Cascade gets Competitive (sort of)

Reading about Cascade’s High Pass Challenge and the related High Performance Cycling group, I thought that has all the elements of a bike race, ‘cept they don’t call it a race.

The HPC is for the Cascade cyclist that wants to “ride fast, hard, far, and climb hills.” The High Pass challenge is an epic ride and whether they call it racing or not, you can bet cyclists are thinking right now of how to win it, place, set a personal best, or drop that dude that’s dangling just behind them and doesn’t take a pull.

As with the daily commuter challenges I’m not sure why they just don’t get kitted up and line up at a race – well they do have all those STP jackets; that counts as a kit. Whether a cyclist is kitted up, lining up at an race, or setting a personal best down Alaskan Way, it’s in our nature to compete. Lots of cyclists passed us with a gleam in their eye during the Tour de Blast (you can see it in the video) and I’m sure a peloton will form during the High Pass Challenge and that’s cool.

Maybe some of those recreational cyclists will get in touch with their inner racer and attend a WSBA event or OBRA. Whatever we call it, enthusiastic cycling is good for the community.



Bike Path Art

I first noticed the grizzly bear, then a girl in boots with a russian hat, and now the wolves on columns under the West Seattle Bridge near the Spokane Street Swing Bridge. I think they’re lithographed decals and wonder who the artist is … anyone know?

bike_path_art.jpg

Updated

Answering the question of who the artist is, WS Blog pointed us No Touching Ground on Flickr and YouTube.



Gregg’s building Northwest’s Largest Cycling Store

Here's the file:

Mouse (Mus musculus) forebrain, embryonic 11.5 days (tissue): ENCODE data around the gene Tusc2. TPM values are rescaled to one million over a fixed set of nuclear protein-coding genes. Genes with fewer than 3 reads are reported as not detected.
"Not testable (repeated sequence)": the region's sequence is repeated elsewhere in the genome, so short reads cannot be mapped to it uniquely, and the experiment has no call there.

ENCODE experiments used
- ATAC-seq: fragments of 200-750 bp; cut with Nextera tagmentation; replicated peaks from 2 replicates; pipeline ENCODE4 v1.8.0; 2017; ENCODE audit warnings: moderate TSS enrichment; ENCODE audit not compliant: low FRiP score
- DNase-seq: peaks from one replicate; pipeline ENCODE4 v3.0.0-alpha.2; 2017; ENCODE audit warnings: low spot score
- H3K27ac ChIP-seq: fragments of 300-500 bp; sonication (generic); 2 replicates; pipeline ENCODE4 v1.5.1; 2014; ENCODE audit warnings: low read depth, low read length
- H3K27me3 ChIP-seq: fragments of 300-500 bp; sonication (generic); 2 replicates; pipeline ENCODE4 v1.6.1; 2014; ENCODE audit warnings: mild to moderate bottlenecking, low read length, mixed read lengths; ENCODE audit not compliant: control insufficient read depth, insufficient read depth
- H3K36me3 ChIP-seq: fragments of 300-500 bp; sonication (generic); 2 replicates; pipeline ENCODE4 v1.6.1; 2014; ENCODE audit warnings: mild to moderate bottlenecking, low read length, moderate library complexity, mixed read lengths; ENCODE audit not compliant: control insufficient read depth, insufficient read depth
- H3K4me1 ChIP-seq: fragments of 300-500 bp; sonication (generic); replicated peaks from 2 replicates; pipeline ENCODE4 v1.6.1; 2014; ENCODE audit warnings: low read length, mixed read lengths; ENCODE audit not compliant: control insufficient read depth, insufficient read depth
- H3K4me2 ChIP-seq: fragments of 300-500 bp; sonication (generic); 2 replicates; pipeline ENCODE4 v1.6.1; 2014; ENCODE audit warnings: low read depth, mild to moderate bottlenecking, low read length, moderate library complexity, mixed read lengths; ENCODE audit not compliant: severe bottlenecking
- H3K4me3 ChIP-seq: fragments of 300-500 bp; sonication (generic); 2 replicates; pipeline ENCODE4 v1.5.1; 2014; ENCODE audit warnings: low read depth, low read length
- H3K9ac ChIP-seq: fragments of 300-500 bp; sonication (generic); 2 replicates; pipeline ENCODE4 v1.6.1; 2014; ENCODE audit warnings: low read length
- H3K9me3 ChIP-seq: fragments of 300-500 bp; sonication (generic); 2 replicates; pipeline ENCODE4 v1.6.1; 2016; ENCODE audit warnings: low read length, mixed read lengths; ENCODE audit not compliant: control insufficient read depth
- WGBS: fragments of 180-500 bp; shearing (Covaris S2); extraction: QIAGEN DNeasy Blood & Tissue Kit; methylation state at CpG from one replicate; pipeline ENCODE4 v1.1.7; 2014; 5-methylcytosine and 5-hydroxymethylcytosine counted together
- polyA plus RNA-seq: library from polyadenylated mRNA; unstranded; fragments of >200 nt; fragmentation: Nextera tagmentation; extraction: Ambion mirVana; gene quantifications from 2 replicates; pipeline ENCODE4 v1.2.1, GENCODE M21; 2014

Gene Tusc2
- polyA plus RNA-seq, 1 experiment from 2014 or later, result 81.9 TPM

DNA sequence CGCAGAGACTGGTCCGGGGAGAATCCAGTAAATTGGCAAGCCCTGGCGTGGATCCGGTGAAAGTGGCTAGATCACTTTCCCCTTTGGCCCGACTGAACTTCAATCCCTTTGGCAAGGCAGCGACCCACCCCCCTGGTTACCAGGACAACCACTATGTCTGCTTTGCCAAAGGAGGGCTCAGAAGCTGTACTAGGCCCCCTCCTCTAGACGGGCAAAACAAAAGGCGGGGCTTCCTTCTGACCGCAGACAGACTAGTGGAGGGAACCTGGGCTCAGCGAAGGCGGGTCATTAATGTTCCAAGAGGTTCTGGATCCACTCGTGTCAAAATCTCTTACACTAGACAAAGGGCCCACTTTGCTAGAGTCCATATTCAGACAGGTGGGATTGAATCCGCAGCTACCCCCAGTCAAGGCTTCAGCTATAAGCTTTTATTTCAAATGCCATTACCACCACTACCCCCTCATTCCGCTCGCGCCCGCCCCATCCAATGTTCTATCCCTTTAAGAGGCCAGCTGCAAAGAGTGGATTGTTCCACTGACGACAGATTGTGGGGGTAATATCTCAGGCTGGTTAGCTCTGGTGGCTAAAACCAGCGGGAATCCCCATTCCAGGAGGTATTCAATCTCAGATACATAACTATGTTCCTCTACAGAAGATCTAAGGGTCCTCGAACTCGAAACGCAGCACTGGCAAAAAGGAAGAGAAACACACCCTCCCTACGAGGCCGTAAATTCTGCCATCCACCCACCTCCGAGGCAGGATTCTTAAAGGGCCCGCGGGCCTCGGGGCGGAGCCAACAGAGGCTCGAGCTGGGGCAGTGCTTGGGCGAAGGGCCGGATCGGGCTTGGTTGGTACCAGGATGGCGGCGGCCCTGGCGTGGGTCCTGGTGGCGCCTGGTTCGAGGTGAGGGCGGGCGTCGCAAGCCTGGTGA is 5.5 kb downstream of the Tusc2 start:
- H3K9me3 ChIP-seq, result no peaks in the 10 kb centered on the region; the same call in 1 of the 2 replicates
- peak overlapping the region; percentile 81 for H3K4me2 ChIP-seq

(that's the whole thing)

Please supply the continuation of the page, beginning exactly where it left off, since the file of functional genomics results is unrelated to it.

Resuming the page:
From Gregg’s Cycle’s blog is a post explaining their renovation/addition to the Greenlake store, move of Aurora Store to Alderwood, and construction of larger Bellevue location. When completed Gregg’s Greenlake will feature a two-story 10,000 square foot addition for a total of 18,400 square feet making it the largest cycling store in the Northwest.

Gregg’s Greenlake has been there since 1932 and started their business renting bikes.



Natalie with Bianchi

Natalie was in Pike Place Market, standing next to a Bianchi, chatting with her friend from Team Group Health about bikes, messenger bags, and more.

natalie_bike.jpg



Fixies have arrived in Japan

A bit worried and wondering where in Japan Mark V is (we haven’t heard in a week and it wasn’t sounding too good for his knee), I’ve been checking a few Japanese blogs for any mention and found a Message to Fixie Riders: You Are Not Alone from Neomarxisme that laments hipster fixies and sarcastically acknowledges that

“this is the single most important change in the way we think about mobility and there will be no turning back.”

Check all the comments on that post for the lively discussion. In regards to an important change in mobility, note that that latest issue of Bicycle Quarterly is chock full of old bikes that were either fixed, single-speed or used flip-flop hubs. Example is the 1950 René Herse fixed-gear winter training bike.



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